I can’t speak for the families that lived in that quaint beach cottage before mine, but for us it was paradise. My father turned the garage into his ‘home office’ where he kept all his tools and fixed boat motors and hung his speed bag.
Every once in a while we would have visitors in the apartment off the garage. Frequently Reeve Lindbergh would stay as she was friends with Jim and Ellie Newton. When I was in the fourth grade, she came to my school and read some of her poetry – I was in awe.
The Newtons owned the property and lived next door; they were such fascinating people. Ellie told the most amazing stories and showed me pictures of inspirational figures like Thomas Edison. Jim swam every single day even through his nineties – even in stingray season! He never got stung, but I was so afraid he would. They were such kind, loving people and the feeling they gave me has imprinted on my being.
Our driveway was magical, Hibiscus trees separated us from the street creating an archway over our sandy driveway. On the other side of the trees, we had a trampoline and jet ski to play with. A little garden lined the side of the house where I planted flowers and vegetables while learning about the victory gardens of World War II.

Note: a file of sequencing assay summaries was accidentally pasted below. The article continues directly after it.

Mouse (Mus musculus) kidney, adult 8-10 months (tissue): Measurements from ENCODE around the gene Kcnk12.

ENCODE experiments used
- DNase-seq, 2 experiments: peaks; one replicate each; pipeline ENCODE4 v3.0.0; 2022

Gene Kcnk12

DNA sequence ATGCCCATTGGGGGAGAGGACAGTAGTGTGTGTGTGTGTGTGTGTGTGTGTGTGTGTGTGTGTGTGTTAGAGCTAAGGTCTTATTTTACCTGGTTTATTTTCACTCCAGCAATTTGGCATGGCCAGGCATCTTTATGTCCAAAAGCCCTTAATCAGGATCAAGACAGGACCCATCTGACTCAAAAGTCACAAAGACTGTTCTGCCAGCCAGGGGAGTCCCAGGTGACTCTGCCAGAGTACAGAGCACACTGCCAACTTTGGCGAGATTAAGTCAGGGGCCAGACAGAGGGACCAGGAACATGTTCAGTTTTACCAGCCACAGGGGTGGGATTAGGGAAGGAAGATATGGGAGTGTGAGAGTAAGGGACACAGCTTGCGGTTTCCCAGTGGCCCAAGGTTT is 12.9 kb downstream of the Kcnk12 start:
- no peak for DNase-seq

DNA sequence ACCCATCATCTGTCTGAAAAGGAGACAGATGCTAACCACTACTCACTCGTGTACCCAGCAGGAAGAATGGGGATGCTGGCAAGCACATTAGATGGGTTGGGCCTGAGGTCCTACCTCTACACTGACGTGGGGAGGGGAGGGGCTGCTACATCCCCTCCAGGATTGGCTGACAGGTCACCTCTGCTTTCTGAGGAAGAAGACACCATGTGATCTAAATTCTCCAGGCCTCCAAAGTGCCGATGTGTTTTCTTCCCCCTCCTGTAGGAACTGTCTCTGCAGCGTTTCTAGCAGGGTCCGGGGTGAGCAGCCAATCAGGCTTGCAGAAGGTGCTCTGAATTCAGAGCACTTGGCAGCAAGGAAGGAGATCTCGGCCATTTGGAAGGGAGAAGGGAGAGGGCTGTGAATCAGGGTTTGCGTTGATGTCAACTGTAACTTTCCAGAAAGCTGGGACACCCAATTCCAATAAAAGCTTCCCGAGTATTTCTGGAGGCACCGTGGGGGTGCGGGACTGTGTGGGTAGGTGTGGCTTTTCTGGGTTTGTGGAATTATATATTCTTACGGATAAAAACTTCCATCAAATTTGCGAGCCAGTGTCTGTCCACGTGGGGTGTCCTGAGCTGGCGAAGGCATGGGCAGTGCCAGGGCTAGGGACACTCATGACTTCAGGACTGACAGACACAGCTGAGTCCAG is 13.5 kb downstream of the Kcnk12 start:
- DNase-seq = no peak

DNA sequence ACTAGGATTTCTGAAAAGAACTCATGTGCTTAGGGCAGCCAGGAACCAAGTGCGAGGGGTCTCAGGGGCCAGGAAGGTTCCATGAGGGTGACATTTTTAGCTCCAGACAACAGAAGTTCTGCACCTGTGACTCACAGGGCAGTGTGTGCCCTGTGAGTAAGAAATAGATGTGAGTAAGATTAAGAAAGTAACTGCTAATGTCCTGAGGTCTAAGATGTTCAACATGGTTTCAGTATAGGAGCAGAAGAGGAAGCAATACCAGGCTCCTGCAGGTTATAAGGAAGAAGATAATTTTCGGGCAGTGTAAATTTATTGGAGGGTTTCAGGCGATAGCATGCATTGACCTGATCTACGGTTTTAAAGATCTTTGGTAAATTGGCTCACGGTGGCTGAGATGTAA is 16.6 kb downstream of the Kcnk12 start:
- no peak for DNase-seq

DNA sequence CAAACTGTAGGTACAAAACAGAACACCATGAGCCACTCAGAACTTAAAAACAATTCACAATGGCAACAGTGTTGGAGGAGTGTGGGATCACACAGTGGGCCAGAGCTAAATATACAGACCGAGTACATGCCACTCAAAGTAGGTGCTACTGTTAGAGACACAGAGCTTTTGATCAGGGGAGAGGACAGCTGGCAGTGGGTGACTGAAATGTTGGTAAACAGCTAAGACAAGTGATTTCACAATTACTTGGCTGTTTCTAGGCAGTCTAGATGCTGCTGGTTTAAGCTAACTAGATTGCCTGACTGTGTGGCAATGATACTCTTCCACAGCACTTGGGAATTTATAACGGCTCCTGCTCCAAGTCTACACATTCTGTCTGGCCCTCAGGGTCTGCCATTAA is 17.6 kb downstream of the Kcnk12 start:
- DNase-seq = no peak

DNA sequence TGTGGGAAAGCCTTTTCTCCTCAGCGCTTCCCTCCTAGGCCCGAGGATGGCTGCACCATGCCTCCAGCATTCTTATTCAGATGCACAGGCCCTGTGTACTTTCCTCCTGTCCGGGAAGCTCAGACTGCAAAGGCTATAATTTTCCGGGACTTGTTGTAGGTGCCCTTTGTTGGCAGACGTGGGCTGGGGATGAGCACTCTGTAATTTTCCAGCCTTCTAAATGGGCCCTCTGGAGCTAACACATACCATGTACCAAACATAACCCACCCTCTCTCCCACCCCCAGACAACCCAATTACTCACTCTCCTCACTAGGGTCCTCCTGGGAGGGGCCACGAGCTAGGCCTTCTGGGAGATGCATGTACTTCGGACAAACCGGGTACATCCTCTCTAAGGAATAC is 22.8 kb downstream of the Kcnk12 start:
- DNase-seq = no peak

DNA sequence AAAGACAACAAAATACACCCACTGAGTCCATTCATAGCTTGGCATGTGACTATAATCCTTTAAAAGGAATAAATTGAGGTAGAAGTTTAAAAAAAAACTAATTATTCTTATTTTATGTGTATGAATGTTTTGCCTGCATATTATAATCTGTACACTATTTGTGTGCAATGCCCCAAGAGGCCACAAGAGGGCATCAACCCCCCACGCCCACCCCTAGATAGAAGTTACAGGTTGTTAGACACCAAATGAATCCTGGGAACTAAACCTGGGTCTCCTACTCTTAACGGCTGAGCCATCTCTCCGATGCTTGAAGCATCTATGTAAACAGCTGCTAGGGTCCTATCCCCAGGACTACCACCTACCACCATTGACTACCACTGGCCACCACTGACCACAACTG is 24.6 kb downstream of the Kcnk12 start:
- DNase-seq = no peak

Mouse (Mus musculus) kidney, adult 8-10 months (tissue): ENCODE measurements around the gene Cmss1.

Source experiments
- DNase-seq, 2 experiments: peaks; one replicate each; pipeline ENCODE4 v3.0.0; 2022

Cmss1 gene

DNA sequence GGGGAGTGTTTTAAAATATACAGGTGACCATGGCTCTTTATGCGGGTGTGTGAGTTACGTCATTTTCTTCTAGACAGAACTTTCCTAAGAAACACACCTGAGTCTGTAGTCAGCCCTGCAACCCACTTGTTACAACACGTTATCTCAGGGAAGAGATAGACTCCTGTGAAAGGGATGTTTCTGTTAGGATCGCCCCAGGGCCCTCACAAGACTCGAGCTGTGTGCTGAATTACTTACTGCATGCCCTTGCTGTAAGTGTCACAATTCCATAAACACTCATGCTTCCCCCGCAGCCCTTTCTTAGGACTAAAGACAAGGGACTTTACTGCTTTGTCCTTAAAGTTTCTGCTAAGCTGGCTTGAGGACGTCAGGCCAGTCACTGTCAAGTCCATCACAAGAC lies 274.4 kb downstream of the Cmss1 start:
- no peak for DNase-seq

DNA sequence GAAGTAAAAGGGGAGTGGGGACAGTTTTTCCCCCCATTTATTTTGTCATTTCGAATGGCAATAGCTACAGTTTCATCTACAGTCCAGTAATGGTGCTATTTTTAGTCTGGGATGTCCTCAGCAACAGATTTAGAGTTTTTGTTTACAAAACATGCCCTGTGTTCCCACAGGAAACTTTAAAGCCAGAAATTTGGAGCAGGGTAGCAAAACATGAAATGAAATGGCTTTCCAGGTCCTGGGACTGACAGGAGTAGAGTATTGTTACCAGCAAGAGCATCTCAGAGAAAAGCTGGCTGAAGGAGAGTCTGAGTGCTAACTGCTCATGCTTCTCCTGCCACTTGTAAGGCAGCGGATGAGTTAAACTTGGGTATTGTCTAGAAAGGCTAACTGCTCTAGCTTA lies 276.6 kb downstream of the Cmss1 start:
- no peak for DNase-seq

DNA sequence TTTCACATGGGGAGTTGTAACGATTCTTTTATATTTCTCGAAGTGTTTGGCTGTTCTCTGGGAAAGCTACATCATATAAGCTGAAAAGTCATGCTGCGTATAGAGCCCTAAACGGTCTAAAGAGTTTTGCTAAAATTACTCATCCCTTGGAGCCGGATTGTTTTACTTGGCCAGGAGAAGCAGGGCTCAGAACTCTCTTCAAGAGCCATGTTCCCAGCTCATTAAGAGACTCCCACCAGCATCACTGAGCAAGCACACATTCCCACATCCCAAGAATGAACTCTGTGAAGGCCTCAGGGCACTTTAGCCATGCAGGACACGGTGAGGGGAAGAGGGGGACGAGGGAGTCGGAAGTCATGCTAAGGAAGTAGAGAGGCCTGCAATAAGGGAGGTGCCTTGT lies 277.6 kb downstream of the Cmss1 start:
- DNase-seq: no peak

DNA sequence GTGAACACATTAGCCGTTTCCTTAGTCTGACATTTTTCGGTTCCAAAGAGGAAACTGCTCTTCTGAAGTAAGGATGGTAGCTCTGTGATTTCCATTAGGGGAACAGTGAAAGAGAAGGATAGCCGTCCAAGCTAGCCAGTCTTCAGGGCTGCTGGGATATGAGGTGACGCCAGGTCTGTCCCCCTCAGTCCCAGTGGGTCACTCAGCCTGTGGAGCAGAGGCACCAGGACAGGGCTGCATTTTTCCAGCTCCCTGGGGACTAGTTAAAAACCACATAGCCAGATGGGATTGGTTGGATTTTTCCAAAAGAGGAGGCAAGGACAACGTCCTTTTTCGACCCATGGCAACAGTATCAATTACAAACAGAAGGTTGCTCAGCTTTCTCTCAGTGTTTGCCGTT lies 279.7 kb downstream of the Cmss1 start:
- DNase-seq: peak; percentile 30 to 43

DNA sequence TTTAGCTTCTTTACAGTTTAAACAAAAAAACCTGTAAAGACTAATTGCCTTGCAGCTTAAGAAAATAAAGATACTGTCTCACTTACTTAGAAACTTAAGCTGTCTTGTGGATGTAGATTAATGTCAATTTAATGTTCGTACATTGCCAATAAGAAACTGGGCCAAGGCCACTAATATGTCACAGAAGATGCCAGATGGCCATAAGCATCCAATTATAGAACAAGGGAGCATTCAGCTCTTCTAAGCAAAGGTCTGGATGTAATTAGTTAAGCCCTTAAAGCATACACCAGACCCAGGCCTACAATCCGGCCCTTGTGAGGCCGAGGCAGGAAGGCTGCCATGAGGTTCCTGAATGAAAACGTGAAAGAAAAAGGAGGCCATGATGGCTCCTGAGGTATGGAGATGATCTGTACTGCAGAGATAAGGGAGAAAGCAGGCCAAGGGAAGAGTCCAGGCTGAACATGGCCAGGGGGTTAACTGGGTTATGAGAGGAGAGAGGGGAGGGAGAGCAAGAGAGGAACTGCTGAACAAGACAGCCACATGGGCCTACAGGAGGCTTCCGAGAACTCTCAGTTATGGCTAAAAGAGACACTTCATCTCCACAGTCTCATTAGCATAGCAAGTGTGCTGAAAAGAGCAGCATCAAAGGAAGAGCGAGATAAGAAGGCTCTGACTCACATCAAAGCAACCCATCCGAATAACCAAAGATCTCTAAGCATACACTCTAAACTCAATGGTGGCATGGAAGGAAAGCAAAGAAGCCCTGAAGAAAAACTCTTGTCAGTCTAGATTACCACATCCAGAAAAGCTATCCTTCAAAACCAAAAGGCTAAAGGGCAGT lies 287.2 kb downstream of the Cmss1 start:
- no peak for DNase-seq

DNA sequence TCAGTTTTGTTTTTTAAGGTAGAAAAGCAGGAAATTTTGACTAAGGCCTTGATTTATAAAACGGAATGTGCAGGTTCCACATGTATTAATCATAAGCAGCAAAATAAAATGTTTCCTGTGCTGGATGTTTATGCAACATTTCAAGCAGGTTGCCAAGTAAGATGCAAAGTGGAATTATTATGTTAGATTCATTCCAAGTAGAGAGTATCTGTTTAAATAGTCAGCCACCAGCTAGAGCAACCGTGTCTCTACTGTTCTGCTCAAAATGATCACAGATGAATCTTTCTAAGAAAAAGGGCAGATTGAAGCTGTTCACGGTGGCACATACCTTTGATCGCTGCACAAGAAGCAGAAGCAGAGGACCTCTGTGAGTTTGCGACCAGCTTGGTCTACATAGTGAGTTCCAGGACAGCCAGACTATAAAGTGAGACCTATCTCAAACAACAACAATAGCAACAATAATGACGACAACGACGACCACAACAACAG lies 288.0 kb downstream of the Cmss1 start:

The wooden stair case was small and lead into the ‘shoe room’ where my father insisted we keep our microwave for fear of our brains getting fried if we stayed in the same room as it. Entering through a white door with windows you would find an open kitchen/dining room combination with an indoor window that lead to the adjoining closets of two rooms. Throughout the years all three of us girls lived in both those rooms and shared the jack and jill bathroom. We all used that window to sneak into the kitchen and out the door.
The archway from the kitchen brought you into an open computer room and living room with french doors out to the patio and beach. I’ll never forget coming outside as a child and finding strangers using our outside shower. My mother was always very nice when telling them it was private property and not for public use. My parents bedroom had a huge window out to the beach with tye dye sheets on the bed. I was the wild one climbing from tree to tree and building sandcastles.
Today those trees are further gone than the home itself. All that is left are a few bricks, stones and benches. The beach is still the same, they can’t take that away. I’ll always be able to sit on the beach that I learned how to add and subtract on, how to ride a bike and surf. My father’s ashes live at that beach.
Tourists may eat their lunch and wash their feet, but I remember the family that ate dinner on that porch every evening and loved their beach cottage almost as much as each other. I wonder what other memories lie in that beautiful home from before the nineties. Seventy years of being other families home, of being on the island before any condominium or hotel was built.
Maybe I was wrong, you can go back home. It is acceptable to visit the memories and go back to a place you have lived so long as you have grown as a person. No matter your surroundings, you are still at your core who you are – everywhere.